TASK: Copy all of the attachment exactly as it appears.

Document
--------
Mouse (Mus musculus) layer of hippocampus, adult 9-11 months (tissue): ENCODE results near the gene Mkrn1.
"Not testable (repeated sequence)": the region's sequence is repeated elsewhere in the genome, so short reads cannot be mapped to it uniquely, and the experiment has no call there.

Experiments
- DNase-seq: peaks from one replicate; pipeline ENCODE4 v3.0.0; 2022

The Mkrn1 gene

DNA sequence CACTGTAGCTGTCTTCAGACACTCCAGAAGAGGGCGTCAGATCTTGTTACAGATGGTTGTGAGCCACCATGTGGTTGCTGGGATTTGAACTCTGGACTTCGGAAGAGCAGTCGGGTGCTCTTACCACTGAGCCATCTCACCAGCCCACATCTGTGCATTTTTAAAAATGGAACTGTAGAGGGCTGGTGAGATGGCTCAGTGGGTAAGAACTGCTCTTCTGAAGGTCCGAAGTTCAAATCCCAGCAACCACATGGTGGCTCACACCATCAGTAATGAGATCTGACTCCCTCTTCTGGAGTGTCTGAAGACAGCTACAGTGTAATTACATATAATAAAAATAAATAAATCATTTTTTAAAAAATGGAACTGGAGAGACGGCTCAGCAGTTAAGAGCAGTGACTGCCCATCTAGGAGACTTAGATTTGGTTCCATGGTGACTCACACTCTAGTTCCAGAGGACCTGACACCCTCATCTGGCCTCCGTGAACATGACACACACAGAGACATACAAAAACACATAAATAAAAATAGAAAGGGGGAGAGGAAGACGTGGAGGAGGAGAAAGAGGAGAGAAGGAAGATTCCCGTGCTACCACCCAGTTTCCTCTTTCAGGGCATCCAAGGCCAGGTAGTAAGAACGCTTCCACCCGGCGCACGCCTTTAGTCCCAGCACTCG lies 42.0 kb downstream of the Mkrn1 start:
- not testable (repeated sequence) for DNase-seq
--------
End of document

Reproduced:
Mouse (Mus musculus) layer of hippocampus, adult 9-11 months (tissue): ENCODE results near the gene Mkrn1.
"Not testable (repeated sequence)": the region's sequence is repeated elsewhere in the genome, so short reads cannot be mapped to it uniquely, and the experiment has no call there.

Experiments
- DNase-seq: peaks from one replicate; pipeline ENCODE4 v3.0.0; 2022

The Mkrn1 gene

DNA sequence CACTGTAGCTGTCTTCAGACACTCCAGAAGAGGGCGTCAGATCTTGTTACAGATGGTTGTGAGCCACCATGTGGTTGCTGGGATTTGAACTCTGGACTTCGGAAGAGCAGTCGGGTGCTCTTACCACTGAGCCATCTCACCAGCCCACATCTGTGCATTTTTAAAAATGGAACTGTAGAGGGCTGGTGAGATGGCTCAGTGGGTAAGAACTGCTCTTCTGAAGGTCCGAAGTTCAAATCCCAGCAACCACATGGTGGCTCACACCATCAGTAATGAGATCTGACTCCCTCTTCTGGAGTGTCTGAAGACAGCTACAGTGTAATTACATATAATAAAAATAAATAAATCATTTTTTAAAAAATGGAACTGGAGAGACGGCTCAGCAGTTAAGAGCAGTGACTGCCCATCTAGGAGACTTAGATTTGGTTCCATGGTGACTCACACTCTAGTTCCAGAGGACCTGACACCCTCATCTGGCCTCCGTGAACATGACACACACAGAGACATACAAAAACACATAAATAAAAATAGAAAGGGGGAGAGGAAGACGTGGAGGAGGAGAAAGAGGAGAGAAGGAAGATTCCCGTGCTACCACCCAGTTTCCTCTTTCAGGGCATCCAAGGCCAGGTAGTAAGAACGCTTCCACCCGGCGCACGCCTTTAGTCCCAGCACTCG lies 42.0 kb downstream of the Mkrn1 start:
- not testable (repeated sequence) for DNase-seq